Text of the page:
What would you murder for?

“…is it fast life, money, and clothes?”

It’s a line from a song, “Señorita” by Vince Staples, a 23-year-old rapper from Long Beach, California. He’s perhaps the “realist” gangster in the public world, having been through gang violence and drug trades, both as a perpetrator and a victim. Yet, he’s also one of the least pretentious rappers. He cares little about money or fame; all he wants to do through rap is to reveal gang life as it is – no glorification.1

In a symbolic sense, Vince Staples represents the polar opposite of today’s society, a society that is riddled with superficiality and “fakeness.”


As students of an international school, we like to think that we know more about the world than other “average” students of our age. But in truth, we understand little about this world and the people in it. We think of ourselves as special and superior, when in reality, we are just fortunate, blessed, and spoiled. We understand little about how it feels to be oppressed and to fear everyday. Most of our sadness and frustration come from first world problems. As much as we hate to admit it, self-sympathizing makes us feel better. We are happy people, drugged with money. And we are no different from the former President “Princess” Park.

And so we are fake. We don’t have to be real because we have no real issues to worry about. We worried about Trump only when he was an issue. The same goes for South Korea’s corruption scandal – we think of it as a one-time issue, but it’s still the main topic of discussion in news today and amongst the real, “average” people whose lives are directly affected by little changes in politics. We live inside the fake capsule of money while others have nothing to protect them. Their lives are dependent; hence, they are not free.

It’s disheartening that ones with power sometimes don’t understand the ones without power. There’s little that can be done about it. Such is the case with the United States’ installation of THAAD in South Korea. Short for Terminal High Altitude Area Defense, THAAD is a defensive missile system against nearby, threatening missiles. The United States installed THAAD in South Korea for their own benefit against North Korea, supporting the decision with a fake gesture of hospitality towards South Korea – that THAAD will help protect South Korea. The consequences are rather hostile than hospitable, because China has reacted by banning Korean tourists and businesses.2 South Korea – a small nation in midst of turmoil – can do nothing against the U.S. policies, nor against Chinese policies. We are dependent on them. We are not free.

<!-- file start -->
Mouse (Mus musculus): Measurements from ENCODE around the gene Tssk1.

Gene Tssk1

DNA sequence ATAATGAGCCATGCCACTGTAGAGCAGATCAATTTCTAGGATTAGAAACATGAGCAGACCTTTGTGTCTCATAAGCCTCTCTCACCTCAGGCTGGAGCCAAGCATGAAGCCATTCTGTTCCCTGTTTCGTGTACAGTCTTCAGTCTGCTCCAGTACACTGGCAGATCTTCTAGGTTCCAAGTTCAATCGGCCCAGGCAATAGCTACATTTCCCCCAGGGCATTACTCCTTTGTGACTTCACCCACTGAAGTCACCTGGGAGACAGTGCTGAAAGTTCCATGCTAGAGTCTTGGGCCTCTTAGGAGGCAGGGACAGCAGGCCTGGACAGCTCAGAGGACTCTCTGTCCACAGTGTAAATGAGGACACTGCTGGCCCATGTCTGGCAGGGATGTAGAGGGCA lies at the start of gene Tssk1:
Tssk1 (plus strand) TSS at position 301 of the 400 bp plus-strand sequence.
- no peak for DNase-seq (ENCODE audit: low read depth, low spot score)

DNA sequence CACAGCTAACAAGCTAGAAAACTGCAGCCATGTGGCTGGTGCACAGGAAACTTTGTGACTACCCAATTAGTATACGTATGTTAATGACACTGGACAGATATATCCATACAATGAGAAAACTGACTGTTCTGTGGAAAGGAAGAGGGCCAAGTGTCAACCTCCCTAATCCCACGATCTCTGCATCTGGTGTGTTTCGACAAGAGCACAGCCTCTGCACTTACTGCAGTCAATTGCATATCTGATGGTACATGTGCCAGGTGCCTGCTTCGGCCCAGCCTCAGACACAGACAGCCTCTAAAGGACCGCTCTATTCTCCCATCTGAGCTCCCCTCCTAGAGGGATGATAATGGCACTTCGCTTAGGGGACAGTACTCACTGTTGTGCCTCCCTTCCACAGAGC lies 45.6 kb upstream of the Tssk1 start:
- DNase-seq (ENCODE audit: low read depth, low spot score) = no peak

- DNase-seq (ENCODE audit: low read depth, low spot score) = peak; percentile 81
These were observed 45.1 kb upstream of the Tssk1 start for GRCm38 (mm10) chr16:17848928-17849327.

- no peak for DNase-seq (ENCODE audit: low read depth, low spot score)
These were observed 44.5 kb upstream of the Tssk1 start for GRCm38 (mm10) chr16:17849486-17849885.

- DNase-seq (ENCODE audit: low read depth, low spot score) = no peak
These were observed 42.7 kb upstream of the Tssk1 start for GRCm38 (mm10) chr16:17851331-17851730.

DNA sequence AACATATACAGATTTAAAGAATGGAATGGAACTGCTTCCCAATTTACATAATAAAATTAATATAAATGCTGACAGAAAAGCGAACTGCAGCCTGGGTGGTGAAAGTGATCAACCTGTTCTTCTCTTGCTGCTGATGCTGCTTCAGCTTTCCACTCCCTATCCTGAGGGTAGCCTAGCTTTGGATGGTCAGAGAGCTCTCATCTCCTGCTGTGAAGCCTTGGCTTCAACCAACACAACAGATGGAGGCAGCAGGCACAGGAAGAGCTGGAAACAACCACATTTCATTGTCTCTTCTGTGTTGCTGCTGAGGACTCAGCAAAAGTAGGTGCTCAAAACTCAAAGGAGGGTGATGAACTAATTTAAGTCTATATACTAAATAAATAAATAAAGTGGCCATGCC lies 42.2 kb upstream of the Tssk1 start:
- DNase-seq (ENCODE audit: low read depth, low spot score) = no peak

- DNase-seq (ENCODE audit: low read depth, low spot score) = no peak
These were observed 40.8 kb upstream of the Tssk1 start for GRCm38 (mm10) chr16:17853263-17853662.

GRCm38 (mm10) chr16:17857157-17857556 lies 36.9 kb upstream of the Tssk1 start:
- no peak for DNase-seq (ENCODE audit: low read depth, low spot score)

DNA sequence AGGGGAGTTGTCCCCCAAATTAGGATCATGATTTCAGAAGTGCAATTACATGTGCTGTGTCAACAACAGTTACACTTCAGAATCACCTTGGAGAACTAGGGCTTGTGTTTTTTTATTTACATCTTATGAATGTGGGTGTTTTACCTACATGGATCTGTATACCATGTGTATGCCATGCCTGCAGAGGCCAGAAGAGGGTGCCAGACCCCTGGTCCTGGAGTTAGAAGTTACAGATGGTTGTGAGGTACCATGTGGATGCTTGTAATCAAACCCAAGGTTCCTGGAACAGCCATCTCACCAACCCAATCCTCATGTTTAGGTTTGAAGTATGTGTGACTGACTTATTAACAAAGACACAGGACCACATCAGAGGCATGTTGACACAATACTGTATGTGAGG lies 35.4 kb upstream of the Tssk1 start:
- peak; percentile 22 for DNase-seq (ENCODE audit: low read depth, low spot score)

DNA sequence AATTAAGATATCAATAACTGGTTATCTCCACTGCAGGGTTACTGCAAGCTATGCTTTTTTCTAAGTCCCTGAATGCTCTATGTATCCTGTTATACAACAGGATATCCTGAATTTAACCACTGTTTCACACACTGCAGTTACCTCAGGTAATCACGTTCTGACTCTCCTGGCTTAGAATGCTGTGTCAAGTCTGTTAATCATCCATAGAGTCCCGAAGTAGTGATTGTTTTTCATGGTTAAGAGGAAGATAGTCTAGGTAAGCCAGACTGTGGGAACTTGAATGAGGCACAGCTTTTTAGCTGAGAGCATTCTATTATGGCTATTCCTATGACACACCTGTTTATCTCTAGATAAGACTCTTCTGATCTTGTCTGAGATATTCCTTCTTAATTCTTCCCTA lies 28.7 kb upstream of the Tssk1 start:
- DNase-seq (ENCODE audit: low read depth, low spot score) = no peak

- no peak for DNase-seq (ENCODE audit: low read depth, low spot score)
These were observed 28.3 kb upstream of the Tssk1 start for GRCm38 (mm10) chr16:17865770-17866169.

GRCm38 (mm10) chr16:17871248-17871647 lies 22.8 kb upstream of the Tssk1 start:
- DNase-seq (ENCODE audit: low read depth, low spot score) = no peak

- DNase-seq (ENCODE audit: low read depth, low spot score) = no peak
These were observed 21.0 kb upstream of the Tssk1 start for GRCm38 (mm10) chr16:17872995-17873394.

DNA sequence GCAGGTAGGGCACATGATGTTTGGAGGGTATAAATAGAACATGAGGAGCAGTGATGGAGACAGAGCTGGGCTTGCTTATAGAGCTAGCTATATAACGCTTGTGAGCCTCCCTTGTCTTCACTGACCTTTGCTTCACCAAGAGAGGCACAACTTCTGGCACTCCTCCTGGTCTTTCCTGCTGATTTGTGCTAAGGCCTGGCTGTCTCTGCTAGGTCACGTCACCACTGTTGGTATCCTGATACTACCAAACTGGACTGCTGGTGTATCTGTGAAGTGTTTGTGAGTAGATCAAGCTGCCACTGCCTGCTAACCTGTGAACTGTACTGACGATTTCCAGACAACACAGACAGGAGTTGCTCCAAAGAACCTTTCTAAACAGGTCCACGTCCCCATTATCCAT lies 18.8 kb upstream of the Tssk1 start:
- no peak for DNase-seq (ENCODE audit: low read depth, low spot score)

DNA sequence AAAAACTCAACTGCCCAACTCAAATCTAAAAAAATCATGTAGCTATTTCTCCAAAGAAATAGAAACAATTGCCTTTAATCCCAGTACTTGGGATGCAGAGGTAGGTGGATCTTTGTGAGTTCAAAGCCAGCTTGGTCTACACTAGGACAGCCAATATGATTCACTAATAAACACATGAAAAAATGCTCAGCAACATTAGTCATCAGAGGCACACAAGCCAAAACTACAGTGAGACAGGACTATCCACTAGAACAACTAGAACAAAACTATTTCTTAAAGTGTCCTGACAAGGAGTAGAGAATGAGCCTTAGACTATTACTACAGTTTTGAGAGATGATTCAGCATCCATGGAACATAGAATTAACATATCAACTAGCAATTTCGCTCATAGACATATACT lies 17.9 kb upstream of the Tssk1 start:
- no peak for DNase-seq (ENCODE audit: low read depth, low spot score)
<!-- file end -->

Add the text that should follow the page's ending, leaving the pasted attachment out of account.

In order to fight against the fake, we have to first become real ourselves. It’s understandable that KIS students do not have the emotional motivation that less fortunate people surely do. Besides, the greatest fighters against the fake and injustice are those born into misfortune, those with overflowing emotional motivation; think Barack Obama, Nelson Mandela, Tupac, or even Hyeonseo Lee, who came to speak for us KIS students.

Those people fought for freedom because they wanted it “for real,” not at a superficial level. That’s why they were willing to become criminals in the eyes of the criminals, and why their impact is still felt today.

For us KIS students to become real, we simply have to walk out of the fake capsule and remove our spoiled lenses, so that we can truly see the world. Here in this real world, you can walk the path to self-actualization and find what you truly want – perhaps something that you would murder for, against the unjust standards of the society.

-Roger Han (’17)



  1. https://www.theguardian.com/music/2015/oct/26/vince-staples-summertime-06-hip-hop
  2. https://qz.com/923890/china-retaliates-against-thaad-antimissile-system-and-bans-tourism-to-south-korea/

Featured Image: http://reaphit.com/vince-staples-senorita/

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